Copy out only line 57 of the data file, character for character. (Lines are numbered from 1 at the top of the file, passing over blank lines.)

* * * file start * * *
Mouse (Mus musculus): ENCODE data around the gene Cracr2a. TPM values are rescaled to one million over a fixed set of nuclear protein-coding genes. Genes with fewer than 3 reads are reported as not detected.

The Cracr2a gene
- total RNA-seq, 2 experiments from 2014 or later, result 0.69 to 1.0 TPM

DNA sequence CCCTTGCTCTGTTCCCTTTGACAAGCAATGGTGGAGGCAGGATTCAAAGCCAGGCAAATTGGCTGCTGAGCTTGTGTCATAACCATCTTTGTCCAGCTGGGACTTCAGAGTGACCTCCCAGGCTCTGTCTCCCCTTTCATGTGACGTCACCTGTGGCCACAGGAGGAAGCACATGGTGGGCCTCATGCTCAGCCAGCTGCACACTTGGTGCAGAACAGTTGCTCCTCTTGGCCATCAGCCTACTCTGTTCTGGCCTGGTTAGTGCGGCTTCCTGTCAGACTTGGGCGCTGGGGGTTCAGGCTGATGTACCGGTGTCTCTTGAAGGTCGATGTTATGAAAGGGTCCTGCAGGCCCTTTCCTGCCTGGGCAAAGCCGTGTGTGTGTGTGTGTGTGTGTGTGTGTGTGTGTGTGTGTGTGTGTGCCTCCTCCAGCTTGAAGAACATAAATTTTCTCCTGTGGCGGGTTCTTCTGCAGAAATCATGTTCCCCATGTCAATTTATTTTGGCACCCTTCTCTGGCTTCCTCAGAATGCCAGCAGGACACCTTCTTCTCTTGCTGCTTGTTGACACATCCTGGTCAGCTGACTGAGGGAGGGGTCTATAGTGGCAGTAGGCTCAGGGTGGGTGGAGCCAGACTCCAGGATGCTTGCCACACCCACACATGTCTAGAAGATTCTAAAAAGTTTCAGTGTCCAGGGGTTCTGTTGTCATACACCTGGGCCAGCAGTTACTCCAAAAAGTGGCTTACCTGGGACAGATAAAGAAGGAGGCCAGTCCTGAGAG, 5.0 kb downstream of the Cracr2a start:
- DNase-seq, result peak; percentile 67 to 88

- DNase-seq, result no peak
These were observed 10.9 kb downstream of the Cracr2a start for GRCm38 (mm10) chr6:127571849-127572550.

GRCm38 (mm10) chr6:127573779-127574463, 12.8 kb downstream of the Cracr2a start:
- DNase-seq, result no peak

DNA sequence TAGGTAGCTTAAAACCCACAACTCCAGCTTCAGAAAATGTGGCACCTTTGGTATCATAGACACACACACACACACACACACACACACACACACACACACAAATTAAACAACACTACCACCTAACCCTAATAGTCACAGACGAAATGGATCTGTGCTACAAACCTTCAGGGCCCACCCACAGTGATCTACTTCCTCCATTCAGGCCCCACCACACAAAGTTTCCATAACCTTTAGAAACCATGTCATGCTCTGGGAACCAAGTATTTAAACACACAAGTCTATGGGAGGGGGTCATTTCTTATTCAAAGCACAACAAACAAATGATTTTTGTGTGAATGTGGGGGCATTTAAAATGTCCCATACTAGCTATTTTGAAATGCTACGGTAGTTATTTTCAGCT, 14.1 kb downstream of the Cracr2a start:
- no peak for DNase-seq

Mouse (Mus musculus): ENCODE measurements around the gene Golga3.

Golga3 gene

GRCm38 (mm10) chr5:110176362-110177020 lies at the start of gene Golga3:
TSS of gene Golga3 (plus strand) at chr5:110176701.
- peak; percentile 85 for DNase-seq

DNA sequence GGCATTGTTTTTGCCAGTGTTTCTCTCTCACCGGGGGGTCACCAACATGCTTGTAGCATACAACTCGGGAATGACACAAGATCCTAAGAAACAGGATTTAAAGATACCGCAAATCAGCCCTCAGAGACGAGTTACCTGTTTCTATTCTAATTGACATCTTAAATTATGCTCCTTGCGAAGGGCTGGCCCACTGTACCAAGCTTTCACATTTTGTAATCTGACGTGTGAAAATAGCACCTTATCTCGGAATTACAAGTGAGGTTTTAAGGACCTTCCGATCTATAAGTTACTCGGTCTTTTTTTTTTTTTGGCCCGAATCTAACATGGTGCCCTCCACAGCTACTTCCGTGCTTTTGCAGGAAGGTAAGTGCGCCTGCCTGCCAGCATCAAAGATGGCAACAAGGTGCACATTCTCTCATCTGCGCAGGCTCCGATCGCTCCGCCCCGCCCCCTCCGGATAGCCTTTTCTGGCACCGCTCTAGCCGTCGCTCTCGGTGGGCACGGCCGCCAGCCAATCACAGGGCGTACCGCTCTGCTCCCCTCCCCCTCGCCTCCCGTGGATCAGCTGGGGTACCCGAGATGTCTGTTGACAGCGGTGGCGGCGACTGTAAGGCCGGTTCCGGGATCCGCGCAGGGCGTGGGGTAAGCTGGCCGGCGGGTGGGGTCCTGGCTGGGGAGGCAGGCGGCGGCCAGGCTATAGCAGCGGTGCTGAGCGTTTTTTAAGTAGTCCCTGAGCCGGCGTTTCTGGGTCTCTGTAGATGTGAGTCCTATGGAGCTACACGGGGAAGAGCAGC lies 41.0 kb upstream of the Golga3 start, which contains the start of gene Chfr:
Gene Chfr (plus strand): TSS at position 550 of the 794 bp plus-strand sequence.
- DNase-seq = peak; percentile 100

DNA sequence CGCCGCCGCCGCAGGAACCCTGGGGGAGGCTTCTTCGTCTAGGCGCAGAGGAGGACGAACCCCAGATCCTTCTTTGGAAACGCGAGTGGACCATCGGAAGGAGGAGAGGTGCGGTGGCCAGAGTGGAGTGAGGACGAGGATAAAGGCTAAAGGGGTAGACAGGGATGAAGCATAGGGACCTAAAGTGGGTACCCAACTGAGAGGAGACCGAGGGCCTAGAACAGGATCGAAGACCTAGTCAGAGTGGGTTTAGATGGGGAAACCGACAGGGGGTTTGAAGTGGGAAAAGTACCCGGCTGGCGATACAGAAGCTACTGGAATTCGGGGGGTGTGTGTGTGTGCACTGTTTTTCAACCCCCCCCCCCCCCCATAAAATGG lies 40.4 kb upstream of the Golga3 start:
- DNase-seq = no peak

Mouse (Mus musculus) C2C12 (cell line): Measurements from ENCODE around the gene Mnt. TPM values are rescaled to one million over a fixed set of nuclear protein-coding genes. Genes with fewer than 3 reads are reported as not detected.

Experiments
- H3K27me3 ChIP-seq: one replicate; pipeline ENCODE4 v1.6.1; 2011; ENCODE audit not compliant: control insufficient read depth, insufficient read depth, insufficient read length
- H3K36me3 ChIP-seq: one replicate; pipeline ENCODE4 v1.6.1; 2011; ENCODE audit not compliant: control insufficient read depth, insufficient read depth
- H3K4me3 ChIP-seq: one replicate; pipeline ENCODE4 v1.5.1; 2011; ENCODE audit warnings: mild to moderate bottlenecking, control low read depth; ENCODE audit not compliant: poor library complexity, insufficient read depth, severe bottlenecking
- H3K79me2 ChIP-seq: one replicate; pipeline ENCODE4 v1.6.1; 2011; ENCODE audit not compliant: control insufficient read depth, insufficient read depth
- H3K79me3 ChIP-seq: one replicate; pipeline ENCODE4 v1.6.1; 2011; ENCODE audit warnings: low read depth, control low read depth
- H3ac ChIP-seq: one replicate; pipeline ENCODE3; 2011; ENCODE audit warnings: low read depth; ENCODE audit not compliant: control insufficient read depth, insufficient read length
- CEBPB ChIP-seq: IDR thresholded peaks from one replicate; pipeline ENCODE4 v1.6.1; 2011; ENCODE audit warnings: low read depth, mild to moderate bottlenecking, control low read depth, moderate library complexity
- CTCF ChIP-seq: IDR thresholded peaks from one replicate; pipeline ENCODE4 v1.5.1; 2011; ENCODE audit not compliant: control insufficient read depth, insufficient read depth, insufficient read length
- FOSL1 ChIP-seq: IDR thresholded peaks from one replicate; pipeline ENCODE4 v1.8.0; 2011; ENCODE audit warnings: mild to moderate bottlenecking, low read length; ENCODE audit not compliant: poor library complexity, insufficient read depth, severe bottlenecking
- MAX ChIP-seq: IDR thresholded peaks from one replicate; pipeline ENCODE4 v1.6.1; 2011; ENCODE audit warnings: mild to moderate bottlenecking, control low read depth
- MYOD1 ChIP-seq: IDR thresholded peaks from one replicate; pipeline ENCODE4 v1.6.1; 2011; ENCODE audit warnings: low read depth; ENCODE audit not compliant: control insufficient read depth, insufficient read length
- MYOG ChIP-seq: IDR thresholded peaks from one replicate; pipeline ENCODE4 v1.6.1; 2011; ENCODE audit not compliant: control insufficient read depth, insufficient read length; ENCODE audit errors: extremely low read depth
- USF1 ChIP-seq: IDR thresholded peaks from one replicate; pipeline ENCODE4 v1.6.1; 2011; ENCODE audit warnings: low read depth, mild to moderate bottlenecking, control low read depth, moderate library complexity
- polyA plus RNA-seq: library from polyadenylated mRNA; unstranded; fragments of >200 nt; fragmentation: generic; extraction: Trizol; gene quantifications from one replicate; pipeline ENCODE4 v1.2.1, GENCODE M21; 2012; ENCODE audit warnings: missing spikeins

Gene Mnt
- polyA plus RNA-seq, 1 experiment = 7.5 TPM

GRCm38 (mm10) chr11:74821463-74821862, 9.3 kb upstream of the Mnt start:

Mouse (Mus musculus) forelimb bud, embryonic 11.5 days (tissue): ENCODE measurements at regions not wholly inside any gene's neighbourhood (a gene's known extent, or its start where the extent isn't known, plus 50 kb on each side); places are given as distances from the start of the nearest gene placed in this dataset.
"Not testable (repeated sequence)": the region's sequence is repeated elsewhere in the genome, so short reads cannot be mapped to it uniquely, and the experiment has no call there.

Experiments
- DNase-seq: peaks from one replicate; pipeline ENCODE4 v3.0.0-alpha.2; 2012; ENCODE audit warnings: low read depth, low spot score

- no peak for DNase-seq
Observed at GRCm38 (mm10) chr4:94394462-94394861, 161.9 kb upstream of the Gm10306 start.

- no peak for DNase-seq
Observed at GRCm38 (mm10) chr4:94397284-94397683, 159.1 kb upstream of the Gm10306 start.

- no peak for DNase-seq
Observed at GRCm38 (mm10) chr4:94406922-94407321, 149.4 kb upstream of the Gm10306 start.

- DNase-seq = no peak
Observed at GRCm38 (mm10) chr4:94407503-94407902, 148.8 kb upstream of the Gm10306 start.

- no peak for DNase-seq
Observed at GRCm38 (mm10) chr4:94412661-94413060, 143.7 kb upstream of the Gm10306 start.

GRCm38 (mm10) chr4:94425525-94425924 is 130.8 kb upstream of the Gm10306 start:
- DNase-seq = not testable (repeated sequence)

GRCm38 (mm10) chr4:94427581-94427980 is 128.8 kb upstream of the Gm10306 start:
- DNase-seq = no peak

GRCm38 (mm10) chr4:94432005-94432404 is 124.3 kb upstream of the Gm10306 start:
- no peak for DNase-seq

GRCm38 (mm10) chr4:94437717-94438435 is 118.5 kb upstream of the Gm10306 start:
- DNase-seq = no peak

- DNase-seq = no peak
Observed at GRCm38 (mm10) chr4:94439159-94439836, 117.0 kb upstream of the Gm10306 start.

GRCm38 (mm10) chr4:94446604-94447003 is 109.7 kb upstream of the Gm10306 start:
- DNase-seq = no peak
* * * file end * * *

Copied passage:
GRCm38 (mm10) chr4:94427581-94427980 is 128.8 kb upstream of the Gm10306 start: